- While healthcare CIOs cite patient matching as a top issue at their institution, there is still a lack of awareness for how large of a problem duplicate or fragmented patient EHRs can be for providers, according to recent research.
Forty-two percent of CIOs said patient matching was a key focus area, with 24 percent reporting it is not currently a top priority but that it should be, an Imprivata survey found.
Researchers interviewed healthcare CIOs from 55 hospitals and other healthcare organizations.
Over one-third of respondents – 38 percent – stated they did not know the percentage of external (between institutions) mismatched patient records that would impact their respective organizations. Additionally, 18 percent of CIOs said they did not know the percentage of mismatched patient records within their institution.
“This survey underscores the critical role positive patient identification plays in ensuring patient safety and protecting patient data,” Imprivata Chief Medical Officer Dr. Sean Kelly said in a statement. “Misidentification of patients upon registration creates a ripple effect, with both clinical and financial consequences for hospitals and patients.”
“These survey results are especially concerning because patient misidentification is widely prevalent in busy healthcare facilities due to outdated systems, duplicate medical records, human errors, and miscommunication.”
Seventeen percent of those surveyed also admitted that a patient matching error led to patient harm at their institution.
“Many hospitals still rely on methods that do not guarantee accurate patient identification, such as a person’s date of birth or a health insurance card,” Kelly added. “By implementing a registration solution – such as biometric identification technology, including palm vein – that accurately identifies patients and matches them with their correct EMPI and EHR records, hospitals can reduce the very real risks highlighted in this survey.”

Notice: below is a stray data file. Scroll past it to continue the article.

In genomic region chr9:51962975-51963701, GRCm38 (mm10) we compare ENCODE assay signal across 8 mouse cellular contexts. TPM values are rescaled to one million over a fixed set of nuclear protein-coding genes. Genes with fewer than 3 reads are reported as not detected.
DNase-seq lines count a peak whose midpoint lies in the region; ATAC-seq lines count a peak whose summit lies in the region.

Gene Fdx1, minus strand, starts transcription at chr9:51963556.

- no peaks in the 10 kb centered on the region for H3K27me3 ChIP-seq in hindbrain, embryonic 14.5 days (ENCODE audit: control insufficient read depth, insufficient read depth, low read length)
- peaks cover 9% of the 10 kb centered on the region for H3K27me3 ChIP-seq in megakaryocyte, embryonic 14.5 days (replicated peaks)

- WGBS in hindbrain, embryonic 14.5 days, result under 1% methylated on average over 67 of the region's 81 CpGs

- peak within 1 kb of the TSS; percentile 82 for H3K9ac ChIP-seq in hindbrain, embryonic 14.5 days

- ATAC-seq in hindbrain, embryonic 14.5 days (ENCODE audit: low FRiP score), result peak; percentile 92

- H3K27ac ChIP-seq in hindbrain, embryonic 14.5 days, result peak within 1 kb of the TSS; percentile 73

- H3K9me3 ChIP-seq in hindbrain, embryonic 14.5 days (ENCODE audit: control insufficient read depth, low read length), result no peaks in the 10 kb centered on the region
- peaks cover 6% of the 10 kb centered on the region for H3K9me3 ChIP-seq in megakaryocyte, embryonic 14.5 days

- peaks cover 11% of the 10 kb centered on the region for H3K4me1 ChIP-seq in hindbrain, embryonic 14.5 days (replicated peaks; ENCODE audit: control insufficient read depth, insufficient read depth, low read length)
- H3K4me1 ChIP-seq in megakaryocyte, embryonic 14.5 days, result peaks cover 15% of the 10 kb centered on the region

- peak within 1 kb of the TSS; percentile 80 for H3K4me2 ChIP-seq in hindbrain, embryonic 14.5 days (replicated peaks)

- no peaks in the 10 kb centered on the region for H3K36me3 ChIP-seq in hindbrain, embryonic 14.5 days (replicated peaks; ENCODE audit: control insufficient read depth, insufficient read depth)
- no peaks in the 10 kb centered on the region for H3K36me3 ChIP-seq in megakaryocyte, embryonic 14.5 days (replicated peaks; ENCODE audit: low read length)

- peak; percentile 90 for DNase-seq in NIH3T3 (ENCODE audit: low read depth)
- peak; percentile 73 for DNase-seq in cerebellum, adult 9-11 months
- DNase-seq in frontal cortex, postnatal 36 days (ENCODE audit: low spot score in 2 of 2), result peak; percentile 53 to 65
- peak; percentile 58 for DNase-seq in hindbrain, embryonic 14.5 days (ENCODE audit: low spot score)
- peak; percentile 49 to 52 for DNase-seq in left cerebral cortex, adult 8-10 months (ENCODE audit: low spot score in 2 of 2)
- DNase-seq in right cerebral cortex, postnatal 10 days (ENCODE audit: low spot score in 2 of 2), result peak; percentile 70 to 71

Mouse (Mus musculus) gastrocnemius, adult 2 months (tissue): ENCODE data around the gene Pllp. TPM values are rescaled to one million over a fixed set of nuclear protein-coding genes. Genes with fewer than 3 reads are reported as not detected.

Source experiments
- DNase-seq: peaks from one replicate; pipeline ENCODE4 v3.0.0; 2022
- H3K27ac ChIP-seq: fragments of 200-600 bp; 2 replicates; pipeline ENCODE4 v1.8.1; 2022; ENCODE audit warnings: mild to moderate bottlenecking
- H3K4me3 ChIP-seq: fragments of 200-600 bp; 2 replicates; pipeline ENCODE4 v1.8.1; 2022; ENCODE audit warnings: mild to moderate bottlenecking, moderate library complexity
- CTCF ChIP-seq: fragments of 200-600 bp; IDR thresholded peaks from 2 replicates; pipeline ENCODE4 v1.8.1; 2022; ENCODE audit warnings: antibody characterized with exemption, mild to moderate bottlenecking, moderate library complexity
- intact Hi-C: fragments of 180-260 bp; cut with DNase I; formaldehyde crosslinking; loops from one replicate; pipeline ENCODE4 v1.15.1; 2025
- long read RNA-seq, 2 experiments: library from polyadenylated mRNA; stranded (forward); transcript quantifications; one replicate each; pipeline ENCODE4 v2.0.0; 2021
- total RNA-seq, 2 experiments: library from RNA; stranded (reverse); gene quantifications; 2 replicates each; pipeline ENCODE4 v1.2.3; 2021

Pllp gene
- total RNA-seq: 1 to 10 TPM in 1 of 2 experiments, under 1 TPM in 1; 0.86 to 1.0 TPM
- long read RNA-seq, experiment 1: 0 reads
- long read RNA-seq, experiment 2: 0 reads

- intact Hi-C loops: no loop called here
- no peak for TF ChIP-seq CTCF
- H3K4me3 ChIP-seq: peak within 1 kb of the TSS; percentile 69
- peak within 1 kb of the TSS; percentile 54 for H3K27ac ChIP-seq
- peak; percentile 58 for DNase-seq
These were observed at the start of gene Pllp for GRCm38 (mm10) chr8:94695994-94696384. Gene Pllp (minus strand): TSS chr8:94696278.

A survey published in the most recent Perspectives in Health Information Management from AHIMA indicated similar issues, showing that not having a standard Master Patient Index (MPI) record process could often lead to duplicate patient medical records.
Researchers reviewed how the MPI process affected HIM professionals specifically. Data standardization challenges, patient-provided information (demographic data) issues, multiple demographic data point challenges, issues in key identifying fields, and MPI challenges that hinder organizational workflow were all key challenges.
Organizations can create a holistic plan to address those challenges by focusing on better collection of data on errors and standardize the approaches to patient identification across all points of registration in the healthcare system, explained Parker University Health Information Management Program Director Joe Lintz, MS, RHIA.
HIM professionals explained that overlaid records and inconsistent methods for collecting changing patient demographic data hindered their organizational workflow.
“The results of the study provided the organization leaders a foundational framework to develop a comprehensive strategic plan of action to address the challenges proactively,” Lintz wrote.
Industry stakeholders also stressed to Congress recently that clarifying the unique patient identifier will enable patient matching and ensure the safe and secure electronic exchange of health information.
The House and Senate FY19 Labor, Health and Human Services, and Education and Related Agencies (Labor-HHS) Appropriations Bills must include language that will end patient safety issues stemming from patient matching, wrote 33 organizations.
“Patient identification errors often begin during the registration process and can initiate a cascade of errors, including wrong site surgery, delayed or lost diagnoses, and wrong patient orders, among others,” the group stated. “These errors not only impact care in hospitals, medical practices, LTPAC facilities, and other healthcare organizations, but incorrect or ineffective patient matching can have ramifications well beyond a healthcare organization’s four walls.”
Data matching errors and patient matching issues will only continue to occur as the industry pushes for increased data exchange, the letter continued. Furthermore, precision medicine and disease research efforts could be impacted.
Healthcare organizations are mandated under the HITECH Act to adopt EHRs and implement health data exchange. However, the group stressed that not having a consistent patient matching strategy is one of the most significant challenges to ensuring the safe and secure electronic exchange of data.
“The Committee encourages the Secretary, acting through the Office of the National Coordinator for Health Information Technology and CMS, to provide technical assistance to private sector led initiatives in support of a coordinated national strategy for industry and the federal government that promote patient safety by accurately identifying patients to their health information,” the organizations said.